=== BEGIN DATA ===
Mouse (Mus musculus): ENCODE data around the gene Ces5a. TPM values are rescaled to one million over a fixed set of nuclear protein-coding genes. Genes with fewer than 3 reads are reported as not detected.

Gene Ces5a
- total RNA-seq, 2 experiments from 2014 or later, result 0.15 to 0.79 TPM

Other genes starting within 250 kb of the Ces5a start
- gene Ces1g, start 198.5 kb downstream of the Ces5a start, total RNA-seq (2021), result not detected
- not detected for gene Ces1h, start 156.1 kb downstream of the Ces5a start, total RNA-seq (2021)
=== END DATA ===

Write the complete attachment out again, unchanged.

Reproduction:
Mouse (Mus musculus): ENCODE data around the gene Ces5a. TPM values are rescaled to one million over a fixed set of nuclear protein-coding genes. Genes with fewer than 3 reads are reported as not detected.

Gene Ces5a
- total RNA-seq, 2 experiments from 2014 or later, result 0.15 to 0.79 TPM

Other genes starting within 250 kb of the Ces5a start
- gene Ces1g, start 198.5 kb downstream of the Ces5a start, total RNA-seq (2021), result not detected
- not detected for gene Ces1h, start 156.1 kb downstream of the Ces5a start, total RNA-seq (2021)